May 7 marks National Teacher Day, part of a weeklong celebration for educators who work tirelessly to make certain we can still function in the event the Internet happens to break. (Let’s face it: knowledge is way more impressive when you can display it without glancing at your smartphone.)
While virtually all teachers are worthy of your applause, there are a few who have gone above and beyond the call of duty. Here are ten lessons from some of the most remarkable classroom leaders working today.
1. A Teacher Gone Postal
Dan Stroup, an eighth-grade Bible Studies teacher at Heritage Christian in Indianapolis, isn’t content to see his students vanish into high school and beyond without some parting words—a lot of parting words. For 30 years, Stroup has written a personalized letter to every single one of his current and former students on their respective birthdays. That’s 2800 letters per year, and it grows with each new class. Stroup spends three hours per day composing; remarkably, his correspondents say he’s able to recall specific details about their families. “I just want them to know that I knew them and that I cared,” he told CBS. Message(s) received.
2. Blind Leadership
Though hereditary glaucoma took his sight at the tender age of 3, Jim Hughes didn’t perceive that as a deterrent to his dream of teaching history in high school. Unfortunately, administrators did: After sending out more than 100 job applications, only Farmingdale High School in Farmingdale, New York responded.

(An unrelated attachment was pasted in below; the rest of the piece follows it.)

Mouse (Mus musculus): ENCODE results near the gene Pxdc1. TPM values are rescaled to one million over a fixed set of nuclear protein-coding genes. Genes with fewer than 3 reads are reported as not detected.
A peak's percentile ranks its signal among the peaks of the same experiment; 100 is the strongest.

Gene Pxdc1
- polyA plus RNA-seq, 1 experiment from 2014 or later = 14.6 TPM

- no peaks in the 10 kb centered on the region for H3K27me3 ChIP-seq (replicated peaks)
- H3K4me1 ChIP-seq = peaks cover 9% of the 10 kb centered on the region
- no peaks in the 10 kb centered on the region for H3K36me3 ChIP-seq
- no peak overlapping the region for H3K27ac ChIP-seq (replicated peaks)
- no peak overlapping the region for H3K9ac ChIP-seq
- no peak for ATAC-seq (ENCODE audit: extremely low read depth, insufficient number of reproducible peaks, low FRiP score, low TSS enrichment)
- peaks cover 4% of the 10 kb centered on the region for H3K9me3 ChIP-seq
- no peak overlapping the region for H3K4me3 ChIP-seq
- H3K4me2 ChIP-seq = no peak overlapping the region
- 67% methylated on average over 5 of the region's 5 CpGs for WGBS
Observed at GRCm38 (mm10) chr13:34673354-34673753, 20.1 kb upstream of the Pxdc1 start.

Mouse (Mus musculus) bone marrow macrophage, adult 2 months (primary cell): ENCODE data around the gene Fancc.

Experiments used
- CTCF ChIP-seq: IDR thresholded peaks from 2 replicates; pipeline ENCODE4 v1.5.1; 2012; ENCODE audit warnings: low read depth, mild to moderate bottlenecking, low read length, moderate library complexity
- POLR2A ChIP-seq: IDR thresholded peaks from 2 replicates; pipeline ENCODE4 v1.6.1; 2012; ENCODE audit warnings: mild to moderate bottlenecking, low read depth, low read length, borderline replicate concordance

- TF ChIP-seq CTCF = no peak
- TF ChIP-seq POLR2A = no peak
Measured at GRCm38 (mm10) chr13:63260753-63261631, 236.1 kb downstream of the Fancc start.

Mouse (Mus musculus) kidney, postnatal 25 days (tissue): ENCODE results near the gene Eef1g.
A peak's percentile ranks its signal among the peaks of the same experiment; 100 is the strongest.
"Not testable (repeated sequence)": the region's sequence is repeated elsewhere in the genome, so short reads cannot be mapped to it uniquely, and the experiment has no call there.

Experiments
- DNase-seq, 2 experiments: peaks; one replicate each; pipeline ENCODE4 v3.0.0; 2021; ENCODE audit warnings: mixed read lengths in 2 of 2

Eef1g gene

It was a shot in the dark, but it worked. Because Hughes can’t rely on flashy PowerPoint presentations or generic handouts, both he and his students engage one another verbally, prompting more direct interaction than in a typical classroom. And though Hughes would find it difficult to catch anyone taking a shortcut, he needn’t worry: According to a student, his classes are far too respectful of him to ever contemplate cheating.
3. Getting a Bad Rap
A frustrated math teacher in a poorly-performing San Diego school, Alex Kajitani began imparting lessons utilizing rap and hip-hop lyrics that he would perform in front of classes. While his students were understandably horrified by the image of a middle-aged man spitting rhymes about geometry, the unorthodox approach worked: Test scores began outpacing those of other, well-financed schools in the district, and Kajitani was named California’s 2009 Teacher of the Year. He now circulates a series of “Rappin’ Mathematician” lesson plans for fellow educators.
4. and 5. Age is Just a Number
If some students respond a little better to teachers with some mileage on them, then it’s likely Agnes Zhelesnik’s class hangs on her every word: At age 99, she is considered the country’s oldest educator, imparting lessons on home economics in North Plainfield, New Jersey’s Sundance School—a career she picked up at the tender age of 81.
At the other end of the spectrum, 15 year old prodigy Adora Svitak has been guest-lecturing on writing for more than 300 schools since age 7, including a TED talk and a side gig as a blogger for The Huffington Post. She’s also written three books and can command up to $10,000 for corporate speaking gigs. Feel free to be inspired. (Or shamed.)
6. Getting Graphic